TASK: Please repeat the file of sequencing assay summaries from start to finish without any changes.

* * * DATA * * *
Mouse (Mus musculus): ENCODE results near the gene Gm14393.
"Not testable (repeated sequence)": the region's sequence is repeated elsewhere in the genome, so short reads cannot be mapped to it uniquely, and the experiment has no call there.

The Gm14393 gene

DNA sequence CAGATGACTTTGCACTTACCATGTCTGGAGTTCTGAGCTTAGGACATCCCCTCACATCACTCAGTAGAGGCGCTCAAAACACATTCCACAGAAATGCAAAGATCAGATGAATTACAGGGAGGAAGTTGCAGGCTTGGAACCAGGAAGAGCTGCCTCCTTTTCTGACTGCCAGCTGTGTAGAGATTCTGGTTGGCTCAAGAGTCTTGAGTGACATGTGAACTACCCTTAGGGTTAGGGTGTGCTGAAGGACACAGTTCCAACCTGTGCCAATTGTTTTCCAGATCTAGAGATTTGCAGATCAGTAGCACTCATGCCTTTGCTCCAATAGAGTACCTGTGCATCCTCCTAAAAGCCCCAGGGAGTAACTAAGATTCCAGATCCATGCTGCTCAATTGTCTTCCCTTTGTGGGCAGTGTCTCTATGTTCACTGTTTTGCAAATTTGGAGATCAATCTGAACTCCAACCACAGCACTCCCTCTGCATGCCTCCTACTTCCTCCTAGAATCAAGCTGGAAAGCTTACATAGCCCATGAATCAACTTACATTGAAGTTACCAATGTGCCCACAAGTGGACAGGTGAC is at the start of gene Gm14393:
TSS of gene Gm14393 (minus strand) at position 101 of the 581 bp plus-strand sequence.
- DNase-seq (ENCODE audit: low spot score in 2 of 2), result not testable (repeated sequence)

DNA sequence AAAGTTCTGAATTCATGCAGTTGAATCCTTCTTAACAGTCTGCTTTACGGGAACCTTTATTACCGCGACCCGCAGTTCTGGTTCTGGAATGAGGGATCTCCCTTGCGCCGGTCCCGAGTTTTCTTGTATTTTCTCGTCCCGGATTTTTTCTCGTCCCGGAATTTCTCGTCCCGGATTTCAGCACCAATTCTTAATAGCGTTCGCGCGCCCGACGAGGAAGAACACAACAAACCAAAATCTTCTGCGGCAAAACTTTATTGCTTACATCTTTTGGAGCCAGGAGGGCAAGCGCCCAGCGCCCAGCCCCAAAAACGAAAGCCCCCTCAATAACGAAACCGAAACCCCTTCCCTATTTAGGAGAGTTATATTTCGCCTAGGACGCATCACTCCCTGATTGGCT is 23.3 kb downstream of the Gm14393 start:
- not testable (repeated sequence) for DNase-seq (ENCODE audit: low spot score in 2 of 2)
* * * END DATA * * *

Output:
Mouse (Mus musculus): ENCODE results near the gene Gm14393.
"Not testable (repeated sequence)": the region's sequence is repeated elsewhere in the genome, so short reads cannot be mapped to it uniquely, and the experiment has no call there.

The Gm14393 gene

DNA sequence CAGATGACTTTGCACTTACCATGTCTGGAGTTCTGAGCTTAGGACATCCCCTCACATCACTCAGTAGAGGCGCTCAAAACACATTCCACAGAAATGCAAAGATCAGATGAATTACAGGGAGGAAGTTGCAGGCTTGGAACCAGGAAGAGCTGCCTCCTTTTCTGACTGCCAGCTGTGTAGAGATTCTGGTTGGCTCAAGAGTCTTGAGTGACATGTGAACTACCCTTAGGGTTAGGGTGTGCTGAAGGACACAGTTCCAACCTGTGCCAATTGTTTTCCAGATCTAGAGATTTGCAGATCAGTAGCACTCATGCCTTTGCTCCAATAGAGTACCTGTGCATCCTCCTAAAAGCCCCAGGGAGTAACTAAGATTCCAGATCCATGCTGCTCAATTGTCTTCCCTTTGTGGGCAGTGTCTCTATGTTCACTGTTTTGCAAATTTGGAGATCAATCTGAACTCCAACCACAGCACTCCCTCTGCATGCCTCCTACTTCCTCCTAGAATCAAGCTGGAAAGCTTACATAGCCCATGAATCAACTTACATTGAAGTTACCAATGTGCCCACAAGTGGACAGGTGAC is at the start of gene Gm14393:
TSS of gene Gm14393 (minus strand) at position 101 of the 581 bp plus-strand sequence.
- DNase-seq (ENCODE audit: low spot score in 2 of 2), result not testable (repeated sequence)

DNA sequence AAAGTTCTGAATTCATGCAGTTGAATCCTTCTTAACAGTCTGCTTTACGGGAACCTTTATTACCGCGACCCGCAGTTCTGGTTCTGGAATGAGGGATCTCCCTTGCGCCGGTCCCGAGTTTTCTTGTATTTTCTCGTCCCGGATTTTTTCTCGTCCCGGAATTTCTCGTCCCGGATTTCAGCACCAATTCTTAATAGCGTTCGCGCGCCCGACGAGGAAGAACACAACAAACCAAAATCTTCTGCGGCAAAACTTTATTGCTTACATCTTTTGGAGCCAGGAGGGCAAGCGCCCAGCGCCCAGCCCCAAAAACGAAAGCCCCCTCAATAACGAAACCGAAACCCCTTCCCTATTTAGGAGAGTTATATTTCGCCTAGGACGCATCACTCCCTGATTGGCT is 23.3 kb downstream of the Gm14393 start:
- not testable (repeated sequence) for DNase-seq (ENCODE audit: low spot score in 2 of 2)